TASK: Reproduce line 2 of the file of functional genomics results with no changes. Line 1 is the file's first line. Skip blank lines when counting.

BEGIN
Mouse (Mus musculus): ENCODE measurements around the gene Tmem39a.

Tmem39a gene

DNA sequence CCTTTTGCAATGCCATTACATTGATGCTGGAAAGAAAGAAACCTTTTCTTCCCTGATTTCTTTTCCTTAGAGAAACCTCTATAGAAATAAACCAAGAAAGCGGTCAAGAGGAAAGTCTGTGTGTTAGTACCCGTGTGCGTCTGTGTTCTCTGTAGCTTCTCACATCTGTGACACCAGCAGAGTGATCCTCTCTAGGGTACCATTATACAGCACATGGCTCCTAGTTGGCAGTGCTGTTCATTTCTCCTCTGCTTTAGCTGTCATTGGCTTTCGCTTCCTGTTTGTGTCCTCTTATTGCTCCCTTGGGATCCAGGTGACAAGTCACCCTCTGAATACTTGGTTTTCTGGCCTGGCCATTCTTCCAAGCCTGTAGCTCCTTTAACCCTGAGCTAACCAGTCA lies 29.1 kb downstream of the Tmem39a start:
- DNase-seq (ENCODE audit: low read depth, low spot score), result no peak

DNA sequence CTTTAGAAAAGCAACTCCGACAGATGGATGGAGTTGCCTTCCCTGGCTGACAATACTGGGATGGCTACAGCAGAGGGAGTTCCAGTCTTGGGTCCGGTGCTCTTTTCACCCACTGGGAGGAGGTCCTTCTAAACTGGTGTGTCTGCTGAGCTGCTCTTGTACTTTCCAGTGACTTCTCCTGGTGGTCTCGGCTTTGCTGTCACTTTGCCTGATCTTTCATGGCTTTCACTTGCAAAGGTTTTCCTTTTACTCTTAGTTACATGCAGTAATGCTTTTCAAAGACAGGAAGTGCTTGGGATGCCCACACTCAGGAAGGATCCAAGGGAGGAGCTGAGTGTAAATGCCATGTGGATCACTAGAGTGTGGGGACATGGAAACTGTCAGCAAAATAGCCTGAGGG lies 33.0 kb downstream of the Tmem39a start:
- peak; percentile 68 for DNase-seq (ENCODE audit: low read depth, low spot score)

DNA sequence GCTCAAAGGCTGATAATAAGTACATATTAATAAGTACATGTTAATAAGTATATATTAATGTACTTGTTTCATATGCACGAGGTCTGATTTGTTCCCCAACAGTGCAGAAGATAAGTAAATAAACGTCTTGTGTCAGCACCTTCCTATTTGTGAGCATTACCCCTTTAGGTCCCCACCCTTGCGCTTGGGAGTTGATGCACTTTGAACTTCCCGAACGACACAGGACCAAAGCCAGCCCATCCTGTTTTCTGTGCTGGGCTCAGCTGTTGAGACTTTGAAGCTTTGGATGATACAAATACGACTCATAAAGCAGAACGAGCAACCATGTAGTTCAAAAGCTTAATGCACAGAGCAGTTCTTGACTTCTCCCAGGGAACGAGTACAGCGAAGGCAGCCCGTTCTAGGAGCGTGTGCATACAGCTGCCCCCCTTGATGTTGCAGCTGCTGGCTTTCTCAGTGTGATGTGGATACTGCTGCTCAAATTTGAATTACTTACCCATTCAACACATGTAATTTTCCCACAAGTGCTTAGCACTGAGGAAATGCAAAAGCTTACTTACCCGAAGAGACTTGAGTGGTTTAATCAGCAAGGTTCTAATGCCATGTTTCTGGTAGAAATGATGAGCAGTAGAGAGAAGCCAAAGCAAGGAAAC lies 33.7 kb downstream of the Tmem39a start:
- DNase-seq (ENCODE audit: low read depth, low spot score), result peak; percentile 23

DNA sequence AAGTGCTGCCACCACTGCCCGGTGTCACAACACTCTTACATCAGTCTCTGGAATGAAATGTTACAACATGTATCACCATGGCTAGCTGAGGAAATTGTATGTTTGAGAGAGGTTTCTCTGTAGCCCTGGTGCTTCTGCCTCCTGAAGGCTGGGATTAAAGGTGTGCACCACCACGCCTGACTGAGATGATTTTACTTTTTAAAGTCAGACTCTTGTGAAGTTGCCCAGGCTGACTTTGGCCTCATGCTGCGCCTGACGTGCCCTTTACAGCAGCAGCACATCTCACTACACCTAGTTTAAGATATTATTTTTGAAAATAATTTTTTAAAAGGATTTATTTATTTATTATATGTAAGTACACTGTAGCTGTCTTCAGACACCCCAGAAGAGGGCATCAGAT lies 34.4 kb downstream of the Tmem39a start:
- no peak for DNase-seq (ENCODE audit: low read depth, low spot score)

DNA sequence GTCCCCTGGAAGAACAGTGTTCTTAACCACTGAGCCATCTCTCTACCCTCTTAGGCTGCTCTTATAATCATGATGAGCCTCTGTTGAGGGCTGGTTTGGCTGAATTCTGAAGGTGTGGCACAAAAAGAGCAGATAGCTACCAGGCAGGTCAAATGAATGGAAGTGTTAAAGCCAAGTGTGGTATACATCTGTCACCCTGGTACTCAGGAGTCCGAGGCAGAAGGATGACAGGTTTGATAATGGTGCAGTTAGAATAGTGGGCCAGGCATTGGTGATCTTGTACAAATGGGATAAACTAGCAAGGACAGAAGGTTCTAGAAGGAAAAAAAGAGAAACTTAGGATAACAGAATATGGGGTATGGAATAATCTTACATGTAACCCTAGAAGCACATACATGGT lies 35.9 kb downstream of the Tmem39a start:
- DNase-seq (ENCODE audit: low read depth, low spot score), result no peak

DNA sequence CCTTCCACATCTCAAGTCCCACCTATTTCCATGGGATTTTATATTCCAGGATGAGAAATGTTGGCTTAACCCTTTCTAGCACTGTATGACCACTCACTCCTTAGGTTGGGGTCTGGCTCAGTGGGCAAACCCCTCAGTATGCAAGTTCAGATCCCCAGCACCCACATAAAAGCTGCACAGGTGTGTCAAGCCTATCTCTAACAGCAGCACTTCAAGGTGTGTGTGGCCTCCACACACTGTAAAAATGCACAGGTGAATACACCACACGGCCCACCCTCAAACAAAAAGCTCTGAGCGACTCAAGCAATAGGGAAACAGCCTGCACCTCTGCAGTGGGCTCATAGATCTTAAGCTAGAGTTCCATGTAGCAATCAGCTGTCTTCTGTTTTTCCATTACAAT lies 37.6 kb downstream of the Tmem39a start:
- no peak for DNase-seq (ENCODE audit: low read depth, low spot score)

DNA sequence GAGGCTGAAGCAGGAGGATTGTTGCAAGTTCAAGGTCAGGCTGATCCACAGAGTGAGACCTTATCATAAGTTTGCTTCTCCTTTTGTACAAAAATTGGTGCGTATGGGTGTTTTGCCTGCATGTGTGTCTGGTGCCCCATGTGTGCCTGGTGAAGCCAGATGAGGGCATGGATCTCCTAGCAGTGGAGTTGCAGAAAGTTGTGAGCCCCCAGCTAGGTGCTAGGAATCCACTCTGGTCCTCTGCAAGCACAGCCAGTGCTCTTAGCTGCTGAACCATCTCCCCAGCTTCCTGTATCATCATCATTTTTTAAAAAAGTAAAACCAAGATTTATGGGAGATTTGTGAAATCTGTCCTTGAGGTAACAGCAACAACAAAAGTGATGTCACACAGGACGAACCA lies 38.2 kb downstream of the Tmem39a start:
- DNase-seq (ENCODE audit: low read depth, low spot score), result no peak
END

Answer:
Tmem39a gene